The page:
DLB is the second most common type of neurodegenerative type of dementia after Alzheimer’s disease (AD). It is associated with hallucinations, fluctuations in cognition and the symptoms of Parkinson’s disease (e.g. tremor, slowness, stiffness, falls).
Deposits of a protein called amyloid are a characteristic finding in the brains of people with AD. Amyloid deposits have also been found in the brains of patients with DLB. The levels of amyloid found in DLB are variable and the effect of amyloid pathology in DLB is not clear. Post-mortem studies have found links between amyloid levels and cognitive impairment, motor performance and disease progression. However, findings have not been consistent across studies. This may be due to different sample populations, small sample sizes and different measures of amyloid burden post-mortem.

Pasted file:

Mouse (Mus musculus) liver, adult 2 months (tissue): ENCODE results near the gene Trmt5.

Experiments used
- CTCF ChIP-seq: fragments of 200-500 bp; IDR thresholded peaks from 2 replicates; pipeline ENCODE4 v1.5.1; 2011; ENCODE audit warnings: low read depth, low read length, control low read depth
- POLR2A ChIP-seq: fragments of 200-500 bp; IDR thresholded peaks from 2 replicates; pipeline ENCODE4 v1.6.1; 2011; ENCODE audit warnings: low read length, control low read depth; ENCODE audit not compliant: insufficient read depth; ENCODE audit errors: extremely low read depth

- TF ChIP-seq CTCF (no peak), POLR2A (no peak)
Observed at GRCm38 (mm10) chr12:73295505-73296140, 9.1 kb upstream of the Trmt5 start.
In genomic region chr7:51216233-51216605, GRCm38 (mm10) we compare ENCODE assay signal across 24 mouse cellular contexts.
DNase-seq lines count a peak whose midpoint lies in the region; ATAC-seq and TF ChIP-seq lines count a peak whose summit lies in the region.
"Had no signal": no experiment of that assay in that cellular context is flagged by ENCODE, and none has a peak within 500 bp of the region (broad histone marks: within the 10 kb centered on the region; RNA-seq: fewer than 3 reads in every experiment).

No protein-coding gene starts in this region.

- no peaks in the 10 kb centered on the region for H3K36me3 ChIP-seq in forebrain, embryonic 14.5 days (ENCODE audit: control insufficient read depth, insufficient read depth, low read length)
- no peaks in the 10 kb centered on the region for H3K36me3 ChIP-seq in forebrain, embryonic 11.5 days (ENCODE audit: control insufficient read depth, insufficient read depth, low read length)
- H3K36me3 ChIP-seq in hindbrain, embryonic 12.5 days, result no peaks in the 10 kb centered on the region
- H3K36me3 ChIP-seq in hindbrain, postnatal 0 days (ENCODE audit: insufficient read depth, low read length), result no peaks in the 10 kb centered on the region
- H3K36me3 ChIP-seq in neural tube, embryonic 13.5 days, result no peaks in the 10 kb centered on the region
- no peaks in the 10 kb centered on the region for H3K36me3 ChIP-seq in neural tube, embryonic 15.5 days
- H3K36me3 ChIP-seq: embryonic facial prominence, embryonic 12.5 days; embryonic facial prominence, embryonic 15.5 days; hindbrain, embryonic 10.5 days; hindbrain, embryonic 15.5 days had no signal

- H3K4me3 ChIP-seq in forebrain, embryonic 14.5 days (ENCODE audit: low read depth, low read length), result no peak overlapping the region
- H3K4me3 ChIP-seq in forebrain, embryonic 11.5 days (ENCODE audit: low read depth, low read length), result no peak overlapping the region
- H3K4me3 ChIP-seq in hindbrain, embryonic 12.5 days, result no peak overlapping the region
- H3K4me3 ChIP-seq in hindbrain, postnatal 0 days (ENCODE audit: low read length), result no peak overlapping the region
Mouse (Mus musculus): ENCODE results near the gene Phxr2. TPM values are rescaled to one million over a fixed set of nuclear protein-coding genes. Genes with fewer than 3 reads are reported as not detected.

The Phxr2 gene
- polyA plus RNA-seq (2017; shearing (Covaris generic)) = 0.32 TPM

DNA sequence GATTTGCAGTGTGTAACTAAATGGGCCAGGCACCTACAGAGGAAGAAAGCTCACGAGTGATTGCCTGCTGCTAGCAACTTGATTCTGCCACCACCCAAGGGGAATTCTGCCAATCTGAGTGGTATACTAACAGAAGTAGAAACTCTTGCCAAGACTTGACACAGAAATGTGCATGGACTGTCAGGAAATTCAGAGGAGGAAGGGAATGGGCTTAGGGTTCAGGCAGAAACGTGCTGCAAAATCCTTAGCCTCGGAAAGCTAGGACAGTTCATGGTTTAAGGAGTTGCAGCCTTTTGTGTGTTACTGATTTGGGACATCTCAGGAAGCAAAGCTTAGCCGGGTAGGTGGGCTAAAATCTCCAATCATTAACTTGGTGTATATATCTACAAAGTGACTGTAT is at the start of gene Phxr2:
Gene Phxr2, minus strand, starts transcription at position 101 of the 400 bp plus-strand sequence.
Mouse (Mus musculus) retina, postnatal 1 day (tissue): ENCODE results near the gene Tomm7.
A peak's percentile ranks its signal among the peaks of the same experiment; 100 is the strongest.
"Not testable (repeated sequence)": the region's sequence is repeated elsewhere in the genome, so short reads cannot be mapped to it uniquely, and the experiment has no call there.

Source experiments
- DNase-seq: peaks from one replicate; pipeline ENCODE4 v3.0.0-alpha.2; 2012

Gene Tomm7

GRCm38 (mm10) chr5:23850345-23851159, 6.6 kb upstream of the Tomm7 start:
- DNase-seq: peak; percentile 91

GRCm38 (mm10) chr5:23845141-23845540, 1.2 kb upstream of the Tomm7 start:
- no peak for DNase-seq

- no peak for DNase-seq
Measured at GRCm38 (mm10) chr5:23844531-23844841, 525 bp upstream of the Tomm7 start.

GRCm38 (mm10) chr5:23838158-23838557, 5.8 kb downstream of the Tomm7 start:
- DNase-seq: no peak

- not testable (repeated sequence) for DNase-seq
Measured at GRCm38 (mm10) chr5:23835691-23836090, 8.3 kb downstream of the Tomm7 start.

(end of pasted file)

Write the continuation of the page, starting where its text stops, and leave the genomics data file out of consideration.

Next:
Amyloid can now be measured in the brains of living people using amyloid PET scanning. A radioactive chemical that binds to amyloid is injected into the person’s vein, and the amount of the chemical that binds in their brain can then be measured. In such scans, patients with DLB have been shown to be more likely to have high levels of amyloid than healthy controls or those with Parkinson’s disease dementia, a disease closely related to DLB. This suggests that amyloid may play a role in the development and progression of dementia in DLB.
The aims of this project are to compare brain amyloid levels in patients with DLB, AD and healthy older people; and to assess the importance of amyloid burden in DLB. Study volunteers will have an amyloid PET scan at baseline, along with a thorough clinical assessment, recording the presence and severity of symptoms associated with DLB and detailed measures of cognitive function. The clinical assessment will then be repeated after one year. From previous research, we expect amyloid levels to be higher in DLB than controls, but lower than AD.
Other key questions we wish to answer are:
Do people with DLB and high brain amyloid levels have a different pattern of symptoms and cognitive deficits compared to those with low levels of amyloid?
Is the presence of amyloid in DLB associated with a more rapid disease progression at one year follow-up?